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Regeneration Enhances Metastasis: A Novel Role for Neurovascular Signaling in Promoting Melanoma Brain Metastasis.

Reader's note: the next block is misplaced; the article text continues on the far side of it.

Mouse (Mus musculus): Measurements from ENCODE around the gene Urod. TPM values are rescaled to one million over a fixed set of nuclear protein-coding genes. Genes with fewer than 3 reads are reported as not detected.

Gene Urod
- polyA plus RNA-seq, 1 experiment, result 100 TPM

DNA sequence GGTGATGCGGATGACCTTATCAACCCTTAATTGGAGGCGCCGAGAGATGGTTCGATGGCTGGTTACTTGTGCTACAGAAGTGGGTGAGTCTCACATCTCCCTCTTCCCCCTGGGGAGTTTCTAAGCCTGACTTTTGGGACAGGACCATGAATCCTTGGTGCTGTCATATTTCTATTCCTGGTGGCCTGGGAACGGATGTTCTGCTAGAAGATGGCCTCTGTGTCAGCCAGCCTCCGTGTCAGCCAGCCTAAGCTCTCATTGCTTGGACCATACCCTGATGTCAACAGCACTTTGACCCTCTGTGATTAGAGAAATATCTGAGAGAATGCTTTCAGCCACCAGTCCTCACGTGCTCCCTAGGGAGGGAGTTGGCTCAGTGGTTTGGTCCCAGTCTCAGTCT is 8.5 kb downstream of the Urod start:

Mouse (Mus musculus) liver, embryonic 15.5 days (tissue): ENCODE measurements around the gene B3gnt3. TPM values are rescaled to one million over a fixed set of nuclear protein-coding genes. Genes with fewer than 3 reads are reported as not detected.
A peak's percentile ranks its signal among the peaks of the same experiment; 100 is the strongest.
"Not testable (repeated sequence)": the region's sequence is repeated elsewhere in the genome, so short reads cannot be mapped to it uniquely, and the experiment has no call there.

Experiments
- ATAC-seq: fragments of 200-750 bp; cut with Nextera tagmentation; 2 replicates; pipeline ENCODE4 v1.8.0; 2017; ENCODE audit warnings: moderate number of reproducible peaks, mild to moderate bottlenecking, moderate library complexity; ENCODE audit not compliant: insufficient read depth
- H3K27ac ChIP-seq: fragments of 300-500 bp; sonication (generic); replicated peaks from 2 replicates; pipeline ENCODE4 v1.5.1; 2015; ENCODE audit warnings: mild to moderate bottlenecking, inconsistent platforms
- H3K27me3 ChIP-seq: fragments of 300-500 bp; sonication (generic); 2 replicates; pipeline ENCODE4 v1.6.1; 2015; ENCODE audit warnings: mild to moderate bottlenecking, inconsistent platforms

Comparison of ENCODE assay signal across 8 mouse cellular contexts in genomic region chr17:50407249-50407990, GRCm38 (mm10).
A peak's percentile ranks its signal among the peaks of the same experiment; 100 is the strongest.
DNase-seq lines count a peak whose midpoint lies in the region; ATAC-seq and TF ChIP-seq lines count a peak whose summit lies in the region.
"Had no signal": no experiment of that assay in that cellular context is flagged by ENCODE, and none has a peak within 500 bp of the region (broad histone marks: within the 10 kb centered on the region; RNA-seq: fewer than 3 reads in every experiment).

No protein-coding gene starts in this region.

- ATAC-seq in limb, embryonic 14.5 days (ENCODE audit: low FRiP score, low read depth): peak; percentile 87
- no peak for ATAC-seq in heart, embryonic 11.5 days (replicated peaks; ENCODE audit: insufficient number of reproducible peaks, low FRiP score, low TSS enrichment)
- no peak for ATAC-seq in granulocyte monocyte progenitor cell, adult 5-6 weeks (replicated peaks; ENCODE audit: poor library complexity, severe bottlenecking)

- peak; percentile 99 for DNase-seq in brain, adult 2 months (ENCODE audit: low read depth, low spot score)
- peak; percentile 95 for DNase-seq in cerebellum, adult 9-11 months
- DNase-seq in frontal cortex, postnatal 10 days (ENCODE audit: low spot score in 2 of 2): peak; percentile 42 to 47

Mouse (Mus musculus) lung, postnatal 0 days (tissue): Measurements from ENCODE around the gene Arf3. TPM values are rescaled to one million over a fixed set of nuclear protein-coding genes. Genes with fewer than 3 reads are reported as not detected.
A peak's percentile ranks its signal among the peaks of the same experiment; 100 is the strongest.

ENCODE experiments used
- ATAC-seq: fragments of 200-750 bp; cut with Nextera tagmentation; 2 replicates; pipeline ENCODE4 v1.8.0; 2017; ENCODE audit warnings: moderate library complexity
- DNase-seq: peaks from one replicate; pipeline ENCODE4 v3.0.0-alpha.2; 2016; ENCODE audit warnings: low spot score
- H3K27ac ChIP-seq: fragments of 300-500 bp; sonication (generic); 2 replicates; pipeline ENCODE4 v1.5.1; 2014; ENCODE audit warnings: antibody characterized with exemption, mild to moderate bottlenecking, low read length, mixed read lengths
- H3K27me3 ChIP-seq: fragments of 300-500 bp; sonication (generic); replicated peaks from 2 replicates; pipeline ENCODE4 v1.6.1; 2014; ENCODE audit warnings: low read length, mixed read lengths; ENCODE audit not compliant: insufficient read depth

Neural repair after stroke involves initiation of a cellular proliferative program in the form of angiogenesis, neurogenesis, and molecular growth signals in the surrounding tissue elements. This cellular environment constitutes a niche in which regeneration of new blood vessels and new neurons leads to partial tissue repair after stroke. Cancer metastasis has similar proliferative cellular events in the brain and other organs. Do cancer and CNS tissue repair share similar cellular processes? In this study, we identify a novel role of the regenerative neurovascular niche induced by stroke in promoting brain melanoma metastasis through enhancing cellular interactions with surrounding niche components. Repair-mediated neurovascular signaling induces metastatic cells to express genes crucial to metastasis. Mimicking stroke-like conditions in vitro displays an enhancement of metastatic migration potential and allows for the determination of cell-specific signals produced by the regenerative neurovascular niche. Comparative analysis of both in vitro and in vivo expression profiles reveals a major contribution of endothelial cells in mediating melanoma metastasis. These results point to a previously undiscovered role of the regenerative neurovascular niche in shaping the tumor microenvironment and brain metastatic landscape.

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